Cuban Jazz Train | Como Suena (feat. Calixto Oviedo)

Go To Artist Page

Recommended if You Like
Enrique Pla Ignacio Berroa Tito Puente

More Artists From
United States - California

Other Genres You Will Love
Jazz: Latin Jazz Jazz: Afro-Cuban Jazz Moods: Featuring Drums
Sell your music everywhere
There are no items in your wishlist.

Como Suena (feat. Calixto Oviedo)

by Cuban Jazz Train

At the forefront of the Latin Jazz world, the Cuban Jazz Train’s unique and exciting style of Contemporary Latin Jazz Fusion introduces rhythms and techniques deeply rooted in Cuban music while blending it with modern and traditional jazz.
Genre: Jazz: Latin Jazz
Release Date: 

We'll ship when it's back in stock

Order now and we'll ship when it's back in stock, or enter your email below to be notified when it's back in stock.
Continue Shopping
cd in stock order now
Buy 2 or more of this title's physical copies and get 10% off
Share to Google +1

To listen to tracks you will need to update your browser to a recent version.

  Song Share Time Download
1. A Mi Aire
3:46 album only
2. Sincopatres
3:35 album only
3. Como Suena
3:48 album only
clip
4. Manteca
6:29 album only
5. Why Am I Here?
5:16 album only
6. School Memories
4:25 album only
7. I'll Tell You
4:34 album only
8. Blue South
7:02 album only
9. Descarga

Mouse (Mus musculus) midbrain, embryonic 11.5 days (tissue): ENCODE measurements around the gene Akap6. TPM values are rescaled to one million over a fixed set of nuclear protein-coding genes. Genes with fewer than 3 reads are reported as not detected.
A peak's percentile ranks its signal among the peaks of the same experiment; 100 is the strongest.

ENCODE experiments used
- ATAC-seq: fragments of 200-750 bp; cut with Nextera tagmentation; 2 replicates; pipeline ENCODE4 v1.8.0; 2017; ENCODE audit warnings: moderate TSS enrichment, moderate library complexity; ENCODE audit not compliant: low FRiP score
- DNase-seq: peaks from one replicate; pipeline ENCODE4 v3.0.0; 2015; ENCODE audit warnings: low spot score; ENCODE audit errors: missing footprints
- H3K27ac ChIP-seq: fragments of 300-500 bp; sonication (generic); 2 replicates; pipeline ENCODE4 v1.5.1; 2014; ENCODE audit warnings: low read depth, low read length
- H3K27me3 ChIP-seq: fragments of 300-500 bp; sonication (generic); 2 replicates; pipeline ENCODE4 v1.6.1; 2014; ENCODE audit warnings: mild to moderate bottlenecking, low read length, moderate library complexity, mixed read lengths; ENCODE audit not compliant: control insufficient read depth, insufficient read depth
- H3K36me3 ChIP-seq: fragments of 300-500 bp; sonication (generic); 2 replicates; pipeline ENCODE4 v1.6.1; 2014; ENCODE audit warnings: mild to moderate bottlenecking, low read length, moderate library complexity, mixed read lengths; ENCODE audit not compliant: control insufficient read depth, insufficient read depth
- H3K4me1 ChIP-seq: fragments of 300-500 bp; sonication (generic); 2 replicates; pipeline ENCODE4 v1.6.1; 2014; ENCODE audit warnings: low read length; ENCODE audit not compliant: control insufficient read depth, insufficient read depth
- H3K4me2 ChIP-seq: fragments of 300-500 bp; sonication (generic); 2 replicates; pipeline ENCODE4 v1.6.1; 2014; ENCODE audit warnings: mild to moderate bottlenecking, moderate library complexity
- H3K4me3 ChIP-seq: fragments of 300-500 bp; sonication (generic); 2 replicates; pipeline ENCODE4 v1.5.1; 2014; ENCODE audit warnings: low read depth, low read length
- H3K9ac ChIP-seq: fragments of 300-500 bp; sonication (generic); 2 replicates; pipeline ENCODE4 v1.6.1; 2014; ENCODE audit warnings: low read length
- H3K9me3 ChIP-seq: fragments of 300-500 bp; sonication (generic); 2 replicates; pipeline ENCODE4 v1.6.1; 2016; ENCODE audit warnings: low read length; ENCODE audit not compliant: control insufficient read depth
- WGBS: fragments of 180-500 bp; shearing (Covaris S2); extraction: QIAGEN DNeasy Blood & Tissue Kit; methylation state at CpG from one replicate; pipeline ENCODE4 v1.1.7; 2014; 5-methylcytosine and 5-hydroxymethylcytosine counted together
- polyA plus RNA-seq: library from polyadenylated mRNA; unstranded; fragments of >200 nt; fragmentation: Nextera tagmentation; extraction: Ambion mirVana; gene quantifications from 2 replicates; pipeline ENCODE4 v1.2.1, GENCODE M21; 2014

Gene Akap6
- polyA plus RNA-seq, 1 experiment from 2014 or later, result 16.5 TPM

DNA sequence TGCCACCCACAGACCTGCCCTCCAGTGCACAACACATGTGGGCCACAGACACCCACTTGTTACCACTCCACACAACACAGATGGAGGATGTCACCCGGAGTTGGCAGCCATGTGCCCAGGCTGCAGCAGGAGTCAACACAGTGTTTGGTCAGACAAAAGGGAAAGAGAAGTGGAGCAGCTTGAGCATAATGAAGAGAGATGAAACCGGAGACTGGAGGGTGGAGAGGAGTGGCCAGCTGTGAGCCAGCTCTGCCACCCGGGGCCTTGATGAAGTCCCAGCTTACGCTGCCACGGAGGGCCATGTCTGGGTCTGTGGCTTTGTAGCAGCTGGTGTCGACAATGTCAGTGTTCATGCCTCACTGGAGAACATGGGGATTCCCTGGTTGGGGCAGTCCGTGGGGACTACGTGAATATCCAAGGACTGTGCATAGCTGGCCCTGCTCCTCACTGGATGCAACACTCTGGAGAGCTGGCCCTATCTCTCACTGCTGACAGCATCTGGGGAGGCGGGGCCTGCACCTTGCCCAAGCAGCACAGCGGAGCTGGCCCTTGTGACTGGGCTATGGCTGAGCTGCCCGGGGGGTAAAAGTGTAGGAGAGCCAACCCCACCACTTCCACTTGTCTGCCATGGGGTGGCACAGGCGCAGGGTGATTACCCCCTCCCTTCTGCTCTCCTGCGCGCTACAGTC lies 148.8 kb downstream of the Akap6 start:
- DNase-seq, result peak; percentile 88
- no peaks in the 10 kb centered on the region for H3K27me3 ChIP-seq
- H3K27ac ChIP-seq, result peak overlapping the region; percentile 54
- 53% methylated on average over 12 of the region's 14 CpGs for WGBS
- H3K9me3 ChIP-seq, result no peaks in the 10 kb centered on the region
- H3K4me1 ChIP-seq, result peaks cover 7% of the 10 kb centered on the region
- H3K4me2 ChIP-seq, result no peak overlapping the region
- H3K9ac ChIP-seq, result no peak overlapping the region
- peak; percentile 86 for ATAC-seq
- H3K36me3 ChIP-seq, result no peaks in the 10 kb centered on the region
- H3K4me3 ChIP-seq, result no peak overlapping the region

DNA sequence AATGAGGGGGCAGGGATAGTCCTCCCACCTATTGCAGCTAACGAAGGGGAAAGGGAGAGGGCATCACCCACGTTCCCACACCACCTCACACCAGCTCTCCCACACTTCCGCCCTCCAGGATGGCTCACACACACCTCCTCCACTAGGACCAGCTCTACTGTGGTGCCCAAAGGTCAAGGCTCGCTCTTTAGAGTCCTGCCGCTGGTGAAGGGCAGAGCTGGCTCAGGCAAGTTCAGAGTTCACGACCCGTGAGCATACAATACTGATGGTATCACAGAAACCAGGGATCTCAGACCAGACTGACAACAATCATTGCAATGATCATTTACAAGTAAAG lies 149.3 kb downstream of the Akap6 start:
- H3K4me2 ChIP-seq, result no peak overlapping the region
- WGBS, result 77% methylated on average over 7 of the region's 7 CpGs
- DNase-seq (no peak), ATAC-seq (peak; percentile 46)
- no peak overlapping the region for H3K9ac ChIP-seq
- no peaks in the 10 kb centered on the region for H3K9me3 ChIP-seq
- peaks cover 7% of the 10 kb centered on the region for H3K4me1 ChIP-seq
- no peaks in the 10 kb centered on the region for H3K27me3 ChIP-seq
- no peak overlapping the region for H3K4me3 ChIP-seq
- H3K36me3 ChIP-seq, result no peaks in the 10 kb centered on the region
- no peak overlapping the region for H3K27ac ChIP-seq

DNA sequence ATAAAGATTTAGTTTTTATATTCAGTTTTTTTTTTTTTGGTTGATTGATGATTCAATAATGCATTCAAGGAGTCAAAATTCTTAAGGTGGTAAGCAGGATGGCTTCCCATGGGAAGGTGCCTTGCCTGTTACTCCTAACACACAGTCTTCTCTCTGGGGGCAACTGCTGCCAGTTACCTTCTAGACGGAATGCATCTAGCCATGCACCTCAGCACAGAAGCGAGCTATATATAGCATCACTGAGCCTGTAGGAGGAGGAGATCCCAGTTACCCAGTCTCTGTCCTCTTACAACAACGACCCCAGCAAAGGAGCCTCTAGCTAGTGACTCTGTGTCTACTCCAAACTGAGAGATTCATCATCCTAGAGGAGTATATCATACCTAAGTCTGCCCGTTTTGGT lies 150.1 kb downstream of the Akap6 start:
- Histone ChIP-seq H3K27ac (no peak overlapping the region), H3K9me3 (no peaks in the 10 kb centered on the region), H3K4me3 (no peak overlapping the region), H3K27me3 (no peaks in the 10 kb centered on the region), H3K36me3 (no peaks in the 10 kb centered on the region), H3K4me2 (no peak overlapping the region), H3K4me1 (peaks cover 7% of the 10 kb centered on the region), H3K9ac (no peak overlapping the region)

5:45 album only
clip
10. Danza Ñañiga (feat. Lily Hernandez)
3:45 album only

ABOUT THIS ALBUM


Album Notes
Although the foundations of Latin Jazz were consolidated in the 1940s and 50s, there is evidence that the inclusion of Afro-Cuban sounds into early Jazz dates back to the Jazz played in New Orleans at the beginning of the 20th century. To this regard, Jazz pioneer “Jelly Roll” Morton used the term “Latin Tinge” as a direct reference to the influence that the Cuban Habanera, a popular genre in the dance halls of Cuba at the end of the 19th century, had in the making of some of the local Jazz expressions that were performed in New Orleans.
Along those lines, the proximity between New Orleans and Havana also allowed Cuban musicians to borrow elements from that early American Jazz, facilitating both musical styles to flow together. Whereas Jazz in the United States arose from black blues and spiritual traditions, in Cuba their black musical traditions were preserved in a religion, Santeria, henceforward, the marriage of both styles became a call and response, an improvisational approach to a music that was highly charged and interactive, something they in Cuba call “descarga”.
That fond and well documented history led a group of master musicians, under the direction of Calixto Oviedo, to form the Cuban Jazz Train and revive those olden times, improvising new melodies and harmonies and danceable rhythms to generate their own “Afro-Cuban Tinge”.

Read more...

Reviews


to write a review